Thursday, April 22, 2021

Blogger has tips for teaching ELLs about science


Teaching science with the Next Generation Science Standards is a challenge, but it’s worth every ounce of effort.

Science class displacement experiment
Grade 7 students conduct experiments on displacement. (Peter Morgan / Flickr CC)

Students who don’t yet have a mastery of English still need to do science in school, and in many states, including Illinois and Maryland, the schools are teaching science using the Next Generation Science Standards.

In a blog post for Education Week Teacher, Larry Ferlazzo provided some advice from several teachers across the country for those who are involved in the teaching of the new NGSS to English language learners.

Alicia Johal, an eighth-grade science teacher and curriculum specialist in San Diego, California, describes a few steps teachers can take when it comes to teaching the NGSS to English language learners:

Argue their findings using evidence. … Arguing from evidence is a necessity with the NGSS. [When somebody accused us of doing something we did not do], if you’re like me, you argued back until your point was proven, using evidence to prove your honesty. Students … need to practice the art of argumentation. Start easy with warm up questions that students are interested in. For example: “What time should the school day start?” “What type of Mexican dish is the most delicious?”

Use models as often as possible. True inquiry has to be mentally and physically engaging. Stimulating the minds of English language learners in your classroom can and should be done with models as often as possible. Nobody says you have to go out and buy fancy toys and rockets. Instead, use what you already have. Have something for them to feel and move every day, even if it is as simple as flashcards and scissors. Teaching the solar system? Give your students cups, rubber bands, a crayon, string and some random household objects to see what they come up with to build their own model of the solar system. There is no right answer or right way to explain one’s thinking, so do not force your ELLs into a preconceived image of what mastery is.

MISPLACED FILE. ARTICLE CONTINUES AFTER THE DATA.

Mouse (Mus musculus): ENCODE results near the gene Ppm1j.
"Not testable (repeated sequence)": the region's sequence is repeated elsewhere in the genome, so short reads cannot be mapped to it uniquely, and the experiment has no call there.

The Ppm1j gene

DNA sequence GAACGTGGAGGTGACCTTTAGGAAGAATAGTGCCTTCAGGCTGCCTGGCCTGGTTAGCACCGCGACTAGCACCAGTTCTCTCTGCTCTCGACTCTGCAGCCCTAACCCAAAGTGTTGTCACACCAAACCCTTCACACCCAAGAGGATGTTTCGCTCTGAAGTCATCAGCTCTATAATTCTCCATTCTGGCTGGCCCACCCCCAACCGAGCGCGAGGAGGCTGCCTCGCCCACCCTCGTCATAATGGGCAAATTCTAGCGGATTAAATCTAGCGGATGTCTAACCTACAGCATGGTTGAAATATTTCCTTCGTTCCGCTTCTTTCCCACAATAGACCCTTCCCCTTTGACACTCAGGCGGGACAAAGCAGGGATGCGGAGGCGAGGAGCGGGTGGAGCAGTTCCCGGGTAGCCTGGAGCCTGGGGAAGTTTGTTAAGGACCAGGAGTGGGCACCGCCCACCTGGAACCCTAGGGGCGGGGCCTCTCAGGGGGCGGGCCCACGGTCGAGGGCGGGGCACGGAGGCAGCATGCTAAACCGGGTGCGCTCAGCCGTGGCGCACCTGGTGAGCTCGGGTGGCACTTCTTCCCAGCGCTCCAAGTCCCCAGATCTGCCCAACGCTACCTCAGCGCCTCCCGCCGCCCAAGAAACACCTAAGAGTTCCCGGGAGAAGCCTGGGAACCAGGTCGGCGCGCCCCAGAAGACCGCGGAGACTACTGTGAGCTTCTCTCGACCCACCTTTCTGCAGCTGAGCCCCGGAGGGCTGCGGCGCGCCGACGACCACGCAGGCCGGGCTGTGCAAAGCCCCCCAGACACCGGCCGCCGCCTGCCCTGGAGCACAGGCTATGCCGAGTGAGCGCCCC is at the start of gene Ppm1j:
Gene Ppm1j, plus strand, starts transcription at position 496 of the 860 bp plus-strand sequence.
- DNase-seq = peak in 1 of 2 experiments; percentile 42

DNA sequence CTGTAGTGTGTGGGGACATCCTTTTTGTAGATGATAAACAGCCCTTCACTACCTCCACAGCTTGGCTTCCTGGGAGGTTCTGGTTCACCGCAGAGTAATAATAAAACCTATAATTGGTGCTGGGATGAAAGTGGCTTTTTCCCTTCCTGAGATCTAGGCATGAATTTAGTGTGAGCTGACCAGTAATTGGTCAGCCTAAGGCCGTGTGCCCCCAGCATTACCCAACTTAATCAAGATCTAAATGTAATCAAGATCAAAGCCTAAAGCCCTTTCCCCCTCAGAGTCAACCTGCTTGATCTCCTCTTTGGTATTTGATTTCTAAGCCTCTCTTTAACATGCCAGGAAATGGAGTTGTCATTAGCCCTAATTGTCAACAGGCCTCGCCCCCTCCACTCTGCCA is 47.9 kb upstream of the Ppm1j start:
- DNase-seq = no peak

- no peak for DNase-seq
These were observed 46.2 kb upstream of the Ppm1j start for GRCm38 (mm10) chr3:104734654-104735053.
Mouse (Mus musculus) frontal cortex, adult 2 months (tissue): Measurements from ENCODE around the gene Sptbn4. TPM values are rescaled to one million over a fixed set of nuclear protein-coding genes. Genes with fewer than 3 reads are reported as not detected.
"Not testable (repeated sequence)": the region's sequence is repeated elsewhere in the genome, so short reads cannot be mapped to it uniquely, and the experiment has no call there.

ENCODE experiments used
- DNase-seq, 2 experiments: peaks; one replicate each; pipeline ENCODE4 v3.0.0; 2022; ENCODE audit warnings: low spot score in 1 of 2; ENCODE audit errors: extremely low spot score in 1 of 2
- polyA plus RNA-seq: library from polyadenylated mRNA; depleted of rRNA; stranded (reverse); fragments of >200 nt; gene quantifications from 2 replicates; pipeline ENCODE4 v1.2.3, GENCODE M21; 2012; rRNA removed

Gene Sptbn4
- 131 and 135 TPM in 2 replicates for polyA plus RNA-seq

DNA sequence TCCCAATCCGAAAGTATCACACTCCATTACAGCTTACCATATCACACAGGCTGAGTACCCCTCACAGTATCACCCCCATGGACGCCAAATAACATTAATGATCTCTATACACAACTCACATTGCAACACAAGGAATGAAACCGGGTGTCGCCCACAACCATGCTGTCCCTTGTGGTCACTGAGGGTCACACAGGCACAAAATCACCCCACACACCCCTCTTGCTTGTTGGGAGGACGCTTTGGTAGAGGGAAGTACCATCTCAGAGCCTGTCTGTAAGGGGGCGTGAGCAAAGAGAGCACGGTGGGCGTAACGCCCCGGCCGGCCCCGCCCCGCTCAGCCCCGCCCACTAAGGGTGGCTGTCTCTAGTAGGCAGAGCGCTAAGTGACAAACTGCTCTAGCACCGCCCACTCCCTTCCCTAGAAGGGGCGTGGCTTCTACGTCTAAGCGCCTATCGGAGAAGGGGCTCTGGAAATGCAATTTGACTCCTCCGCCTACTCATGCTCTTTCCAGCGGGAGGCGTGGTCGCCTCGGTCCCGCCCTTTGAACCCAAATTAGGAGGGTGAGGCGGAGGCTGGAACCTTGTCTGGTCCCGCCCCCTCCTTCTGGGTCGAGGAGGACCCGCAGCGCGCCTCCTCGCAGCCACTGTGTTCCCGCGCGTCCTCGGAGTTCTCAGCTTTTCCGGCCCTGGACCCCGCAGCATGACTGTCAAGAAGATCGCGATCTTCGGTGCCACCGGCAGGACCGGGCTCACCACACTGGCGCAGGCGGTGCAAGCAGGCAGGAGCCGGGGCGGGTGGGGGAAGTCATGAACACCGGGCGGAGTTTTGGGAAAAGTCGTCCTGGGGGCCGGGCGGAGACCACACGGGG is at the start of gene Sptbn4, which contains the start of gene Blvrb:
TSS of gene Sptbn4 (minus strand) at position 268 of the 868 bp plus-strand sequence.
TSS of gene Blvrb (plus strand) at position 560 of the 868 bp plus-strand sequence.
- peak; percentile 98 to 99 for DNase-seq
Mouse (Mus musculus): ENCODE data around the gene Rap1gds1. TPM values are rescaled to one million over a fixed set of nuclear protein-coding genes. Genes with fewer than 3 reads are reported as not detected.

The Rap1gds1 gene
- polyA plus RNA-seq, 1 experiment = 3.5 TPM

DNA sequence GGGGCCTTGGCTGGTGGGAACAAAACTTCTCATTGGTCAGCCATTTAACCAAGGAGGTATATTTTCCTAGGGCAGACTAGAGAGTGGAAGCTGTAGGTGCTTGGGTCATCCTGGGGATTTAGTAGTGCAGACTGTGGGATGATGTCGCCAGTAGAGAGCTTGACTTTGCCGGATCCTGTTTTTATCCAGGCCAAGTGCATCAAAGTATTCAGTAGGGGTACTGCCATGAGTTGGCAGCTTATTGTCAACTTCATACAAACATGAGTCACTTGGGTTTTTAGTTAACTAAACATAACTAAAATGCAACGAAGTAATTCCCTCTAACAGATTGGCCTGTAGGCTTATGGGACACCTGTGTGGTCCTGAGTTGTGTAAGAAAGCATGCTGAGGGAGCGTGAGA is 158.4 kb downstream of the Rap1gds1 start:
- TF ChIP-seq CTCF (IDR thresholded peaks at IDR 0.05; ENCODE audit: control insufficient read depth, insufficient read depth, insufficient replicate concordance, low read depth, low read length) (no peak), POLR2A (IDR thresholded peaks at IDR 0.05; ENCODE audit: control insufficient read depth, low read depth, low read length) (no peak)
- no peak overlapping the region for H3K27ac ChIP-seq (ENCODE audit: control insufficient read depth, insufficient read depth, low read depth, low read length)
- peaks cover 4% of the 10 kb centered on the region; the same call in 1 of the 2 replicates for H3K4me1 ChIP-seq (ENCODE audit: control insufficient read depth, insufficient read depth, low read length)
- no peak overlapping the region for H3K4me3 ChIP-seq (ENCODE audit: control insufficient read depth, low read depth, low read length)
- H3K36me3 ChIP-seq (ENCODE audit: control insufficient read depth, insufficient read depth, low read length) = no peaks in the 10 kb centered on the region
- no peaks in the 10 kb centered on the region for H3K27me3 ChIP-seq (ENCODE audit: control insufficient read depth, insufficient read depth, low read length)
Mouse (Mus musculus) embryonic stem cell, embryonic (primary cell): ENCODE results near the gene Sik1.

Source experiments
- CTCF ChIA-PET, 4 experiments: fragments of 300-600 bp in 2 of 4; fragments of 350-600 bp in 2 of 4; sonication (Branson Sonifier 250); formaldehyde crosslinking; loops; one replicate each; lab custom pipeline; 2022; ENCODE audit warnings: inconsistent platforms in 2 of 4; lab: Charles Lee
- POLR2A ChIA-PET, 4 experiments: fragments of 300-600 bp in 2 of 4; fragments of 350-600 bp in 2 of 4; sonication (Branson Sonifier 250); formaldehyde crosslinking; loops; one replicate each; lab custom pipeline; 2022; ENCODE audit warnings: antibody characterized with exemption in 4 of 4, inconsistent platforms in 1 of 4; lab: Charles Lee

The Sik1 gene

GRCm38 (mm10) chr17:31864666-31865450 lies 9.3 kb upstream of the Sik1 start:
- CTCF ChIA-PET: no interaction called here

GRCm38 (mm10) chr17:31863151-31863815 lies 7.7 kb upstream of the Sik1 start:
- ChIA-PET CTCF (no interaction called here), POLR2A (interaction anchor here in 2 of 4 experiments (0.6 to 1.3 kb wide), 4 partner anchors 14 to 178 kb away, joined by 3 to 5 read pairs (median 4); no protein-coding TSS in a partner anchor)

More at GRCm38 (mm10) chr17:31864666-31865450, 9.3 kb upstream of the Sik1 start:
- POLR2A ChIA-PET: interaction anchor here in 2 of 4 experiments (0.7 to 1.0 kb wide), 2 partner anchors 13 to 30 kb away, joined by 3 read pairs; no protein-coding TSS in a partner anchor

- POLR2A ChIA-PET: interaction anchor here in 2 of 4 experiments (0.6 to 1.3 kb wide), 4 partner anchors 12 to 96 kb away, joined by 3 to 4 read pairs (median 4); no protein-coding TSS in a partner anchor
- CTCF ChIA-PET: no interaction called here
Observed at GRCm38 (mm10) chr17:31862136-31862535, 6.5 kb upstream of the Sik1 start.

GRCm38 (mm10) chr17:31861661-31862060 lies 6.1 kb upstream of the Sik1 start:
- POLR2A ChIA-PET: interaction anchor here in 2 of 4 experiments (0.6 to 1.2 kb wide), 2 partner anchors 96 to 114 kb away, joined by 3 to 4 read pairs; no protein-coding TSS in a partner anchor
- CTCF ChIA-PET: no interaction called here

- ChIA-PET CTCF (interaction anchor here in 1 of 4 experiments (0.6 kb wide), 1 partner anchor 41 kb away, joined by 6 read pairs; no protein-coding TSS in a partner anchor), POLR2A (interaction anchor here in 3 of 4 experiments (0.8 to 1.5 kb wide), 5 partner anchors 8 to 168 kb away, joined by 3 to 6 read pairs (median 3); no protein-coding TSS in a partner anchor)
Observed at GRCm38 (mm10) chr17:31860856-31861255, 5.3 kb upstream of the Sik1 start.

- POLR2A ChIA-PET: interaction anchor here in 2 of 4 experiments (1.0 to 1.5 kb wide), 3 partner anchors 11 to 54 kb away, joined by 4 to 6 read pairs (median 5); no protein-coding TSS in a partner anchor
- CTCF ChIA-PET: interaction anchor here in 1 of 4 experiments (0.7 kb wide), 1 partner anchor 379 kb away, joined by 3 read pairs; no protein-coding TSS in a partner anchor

On the first point, Ms Johal, by her examples, suggests that good questions are those that are open to debate. Bear in mind, students will also need to construct an argument based on evidence to support scientific claims that aren’t particularly open to debate. For example: “Is the Earth shaped like a sphere?” and “How did the modern-day horse evolve?”

On her second point, I couldn’t agree more! Keep in mind, though, the NGSS allows models to be diagrams and drawings, not just physical models like rubber bands and other random household objects. But those are also good models. I think Ms Johal does a good job of showing how there’s no one right or wrong way to build a model. The key is having students explain how they incorporate that model into their understanding of the scientific concept being modeled.

But even better, as an article in the Chicago Tribune points out, tying science to real-life issues can be the best way to help students learn and to help the material sink in.

A sixth grader, it was reported, applied what she had learned in science to the development of a science project that would solve her real-world problem, which was that she couldn’t charge her phone on field trips.

Two teachers North Prairie Junior High in Winthrop Harbor, Illinois, helped students apply what they were learning about energy to real-world concerns through hands-on activities like drawing up a prototype for a solar-powered smartphone charger and answering questions about how energy works, according to science teacher Irina Stan.

“You try to have the kids understand that science is everywhere,” the Tribune quoted her as saying. “It’s not just in the books. We try to make them connect what’s in the book with their everyday life.”

Paul Katula
Paul Katula is the executive editor of the Voxitatis Research Foundation, which publishes this blog. For more information, see the About page.

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